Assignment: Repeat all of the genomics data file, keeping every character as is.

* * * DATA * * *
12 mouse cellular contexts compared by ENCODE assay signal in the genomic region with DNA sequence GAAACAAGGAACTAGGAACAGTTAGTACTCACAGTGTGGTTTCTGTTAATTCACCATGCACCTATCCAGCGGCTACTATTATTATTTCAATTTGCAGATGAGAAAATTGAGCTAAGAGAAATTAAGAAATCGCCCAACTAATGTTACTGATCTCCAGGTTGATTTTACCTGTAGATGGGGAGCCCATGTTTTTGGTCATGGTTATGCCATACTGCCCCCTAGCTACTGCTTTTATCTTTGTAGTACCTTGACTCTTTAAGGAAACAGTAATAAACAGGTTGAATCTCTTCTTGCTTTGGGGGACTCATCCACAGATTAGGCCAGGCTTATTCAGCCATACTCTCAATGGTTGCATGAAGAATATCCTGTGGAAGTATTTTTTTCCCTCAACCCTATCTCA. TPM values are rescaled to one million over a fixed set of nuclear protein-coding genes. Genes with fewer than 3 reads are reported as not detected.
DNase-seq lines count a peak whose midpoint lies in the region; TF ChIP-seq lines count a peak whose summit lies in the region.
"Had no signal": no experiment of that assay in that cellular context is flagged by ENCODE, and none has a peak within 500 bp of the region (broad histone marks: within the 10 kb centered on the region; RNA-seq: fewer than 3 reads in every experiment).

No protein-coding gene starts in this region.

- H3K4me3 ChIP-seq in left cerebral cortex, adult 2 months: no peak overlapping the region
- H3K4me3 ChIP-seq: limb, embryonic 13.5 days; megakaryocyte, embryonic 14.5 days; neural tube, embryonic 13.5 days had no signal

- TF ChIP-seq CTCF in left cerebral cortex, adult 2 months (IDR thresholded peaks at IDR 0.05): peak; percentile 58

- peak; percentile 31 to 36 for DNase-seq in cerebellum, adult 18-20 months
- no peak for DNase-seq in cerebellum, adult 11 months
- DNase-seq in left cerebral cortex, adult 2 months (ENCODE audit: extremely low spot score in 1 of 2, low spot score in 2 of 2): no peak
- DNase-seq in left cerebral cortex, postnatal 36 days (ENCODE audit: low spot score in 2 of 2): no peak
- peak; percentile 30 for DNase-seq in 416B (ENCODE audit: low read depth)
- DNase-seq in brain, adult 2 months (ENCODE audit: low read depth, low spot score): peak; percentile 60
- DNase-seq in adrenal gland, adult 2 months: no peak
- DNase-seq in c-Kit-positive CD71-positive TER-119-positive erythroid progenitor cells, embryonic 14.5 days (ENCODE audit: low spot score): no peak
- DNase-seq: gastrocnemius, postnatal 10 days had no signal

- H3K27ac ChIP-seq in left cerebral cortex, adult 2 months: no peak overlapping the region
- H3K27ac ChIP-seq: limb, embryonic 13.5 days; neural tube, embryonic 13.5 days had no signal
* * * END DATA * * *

12 mouse cellular contexts compared by ENCODE assay signal in the genomic region with DNA sequence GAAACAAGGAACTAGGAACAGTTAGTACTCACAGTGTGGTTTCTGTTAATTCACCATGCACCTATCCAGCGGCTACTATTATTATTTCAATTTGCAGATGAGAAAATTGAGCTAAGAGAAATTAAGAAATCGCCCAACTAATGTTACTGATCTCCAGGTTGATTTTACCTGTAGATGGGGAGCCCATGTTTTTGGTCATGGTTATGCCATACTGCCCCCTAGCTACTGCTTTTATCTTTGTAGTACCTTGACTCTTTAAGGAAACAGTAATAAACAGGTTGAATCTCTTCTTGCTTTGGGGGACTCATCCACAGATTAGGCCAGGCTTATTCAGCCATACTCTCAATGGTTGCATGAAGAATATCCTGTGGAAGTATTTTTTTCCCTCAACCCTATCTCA. TPM values are rescaled to one million over a fixed set of nuclear protein-coding genes. Genes with fewer than 3 reads are reported as not detected.
DNase-seq lines count a peak whose midpoint lies in the region; TF ChIP-seq lines count a peak whose summit lies in the region.
"Had no signal": no experiment of that assay in that cellular context is flagged by ENCODE, and none has a peak within 500 bp of the region (broad histone marks: within the 10 kb centered on the region; RNA-seq: fewer than 3 reads in every experiment).

No protein-coding gene starts in this region.

- H3K4me3 ChIP-seq in left cerebral cortex, adult 2 months: no peak overlapping the region
- H3K4me3 ChIP-seq: limb, embryonic 13.5 days; megakaryocyte, embryonic 14.5 days; neural tube, embryonic 13.5 days had no signal

- TF ChIP-seq CTCF in left cerebral cortex, adult 2 months (IDR thresholded peaks at IDR 0.05): peak; percentile 58

- peak; percentile 31 to 36 for DNase-seq in cerebellum, adult 18-20 months
- no peak for DNase-seq in cerebellum, adult 11 months
- DNase-seq in left cerebral cortex, adult 2 months (ENCODE audit: extremely low spot score in 1 of 2, low spot score in 2 of 2): no peak
- DNase-seq in left cerebral cortex, postnatal 36 days (ENCODE audit: low spot score in 2 of 2): no peak
- peak; percentile 30 for DNase-seq in 416B (ENCODE audit: low read depth)
- DNase-seq in brain, adult 2 months (ENCODE audit: low read depth, low spot score): peak; percentile 60
- DNase-seq in adrenal gland, adult 2 months: no peak
- DNase-seq in c-Kit-positive CD71-positive TER-119-positive erythroid progenitor cells, embryonic 14.5 days (ENCODE audit: low spot score): no peak
- DNase-seq: gastrocnemius, postnatal 10 days had no signal

- H3K27ac ChIP-seq in left cerebral cortex, adult 2 months: no peak overlapping the region
- H3K27ac ChIP-seq: limb, embryonic 13.5 days; neural tube, embryonic 13.5 days had no signal